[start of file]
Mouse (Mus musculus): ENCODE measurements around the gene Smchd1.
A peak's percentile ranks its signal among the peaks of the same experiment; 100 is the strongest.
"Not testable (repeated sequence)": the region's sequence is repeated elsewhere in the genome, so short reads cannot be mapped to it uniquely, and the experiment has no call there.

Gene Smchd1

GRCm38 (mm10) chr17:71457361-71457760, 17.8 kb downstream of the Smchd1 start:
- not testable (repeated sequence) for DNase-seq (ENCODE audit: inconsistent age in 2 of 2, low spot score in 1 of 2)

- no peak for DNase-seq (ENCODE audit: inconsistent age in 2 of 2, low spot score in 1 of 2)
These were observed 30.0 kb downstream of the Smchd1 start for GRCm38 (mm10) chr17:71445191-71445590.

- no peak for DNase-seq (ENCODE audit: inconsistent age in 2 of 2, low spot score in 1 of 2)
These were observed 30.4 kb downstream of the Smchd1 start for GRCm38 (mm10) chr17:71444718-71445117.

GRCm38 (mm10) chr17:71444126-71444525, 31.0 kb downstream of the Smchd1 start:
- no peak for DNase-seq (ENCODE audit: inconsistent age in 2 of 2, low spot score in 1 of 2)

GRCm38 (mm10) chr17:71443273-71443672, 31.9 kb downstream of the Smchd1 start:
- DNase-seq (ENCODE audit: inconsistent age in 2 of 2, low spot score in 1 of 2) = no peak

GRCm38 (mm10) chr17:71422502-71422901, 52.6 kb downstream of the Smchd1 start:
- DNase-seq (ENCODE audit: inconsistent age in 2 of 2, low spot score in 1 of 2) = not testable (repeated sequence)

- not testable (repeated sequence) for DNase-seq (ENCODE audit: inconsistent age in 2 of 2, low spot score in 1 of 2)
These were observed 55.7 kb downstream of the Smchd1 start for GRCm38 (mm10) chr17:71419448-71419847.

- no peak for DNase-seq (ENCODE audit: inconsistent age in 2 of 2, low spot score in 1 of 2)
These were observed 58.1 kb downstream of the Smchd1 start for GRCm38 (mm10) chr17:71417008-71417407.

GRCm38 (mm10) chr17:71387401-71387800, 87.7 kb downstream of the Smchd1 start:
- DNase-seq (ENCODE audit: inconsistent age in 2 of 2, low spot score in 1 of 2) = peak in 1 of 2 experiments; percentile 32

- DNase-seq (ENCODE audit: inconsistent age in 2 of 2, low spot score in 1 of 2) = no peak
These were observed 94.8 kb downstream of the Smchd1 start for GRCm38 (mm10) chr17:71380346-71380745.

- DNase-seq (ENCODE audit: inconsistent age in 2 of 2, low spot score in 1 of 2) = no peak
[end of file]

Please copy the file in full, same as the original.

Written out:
Mouse (Mus musculus): ENCODE measurements around the gene Smchd1.
A peak's percentile ranks its signal among the peaks of the same experiment; 100 is the strongest.
"Not testable (repeated sequence)": the region's sequence is repeated elsewhere in the genome, so short reads cannot be mapped to it uniquely, and the experiment has no call there.

Gene Smchd1

GRCm38 (mm10) chr17:71457361-71457760, 17.8 kb downstream of the Smchd1 start:
- not testable (repeated sequence) for DNase-seq (ENCODE audit: inconsistent age in 2 of 2, low spot score in 1 of 2)

- no peak for DNase-seq (ENCODE audit: inconsistent age in 2 of 2, low spot score in 1 of 2)
These were observed 30.0 kb downstream of the Smchd1 start for GRCm38 (mm10) chr17:71445191-71445590.

- no peak for DNase-seq (ENCODE audit: inconsistent age in 2 of 2, low spot score in 1 of 2)
These were observed 30.4 kb downstream of the Smchd1 start for GRCm38 (mm10) chr17:71444718-71445117.

GRCm38 (mm10) chr17:71444126-71444525, 31.0 kb downstream of the Smchd1 start:
- no peak for DNase-seq (ENCODE audit: inconsistent age in 2 of 2, low spot score in 1 of 2)

GRCm38 (mm10) chr17:71443273-71443672, 31.9 kb downstream of the Smchd1 start:
- DNase-seq (ENCODE audit: inconsistent age in 2 of 2, low spot score in 1 of 2) = no peak

GRCm38 (mm10) chr17:71422502-71422901, 52.6 kb downstream of the Smchd1 start:
- DNase-seq (ENCODE audit: inconsistent age in 2 of 2, low spot score in 1 of 2) = not testable (repeated sequence)

- not testable (repeated sequence) for DNase-seq (ENCODE audit: inconsistent age in 2 of 2, low spot score in 1 of 2)
These were observed 55.7 kb downstream of the Smchd1 start for GRCm38 (mm10) chr17:71419448-71419847.

- no peak for DNase-seq (ENCODE audit: inconsistent age in 2 of 2, low spot score in 1 of 2)
These were observed 58.1 kb downstream of the Smchd1 start for GRCm38 (mm10) chr17:71417008-71417407.

GRCm38 (mm10) chr17:71387401-71387800, 87.7 kb downstream of the Smchd1 start:
- DNase-seq (ENCODE audit: inconsistent age in 2 of 2, low spot score in 1 of 2) = peak in 1 of 2 experiments; percentile 32

- DNase-seq (ENCODE audit: inconsistent age in 2 of 2, low spot score in 1 of 2) = no peak
These were observed 94.8 kb downstream of the Smchd1 start for GRCm38 (mm10) chr17:71380346-71380745.

- DNase-seq (ENCODE audit: inconsistent age in 2 of 2, low spot score in 1 of 2) = no peak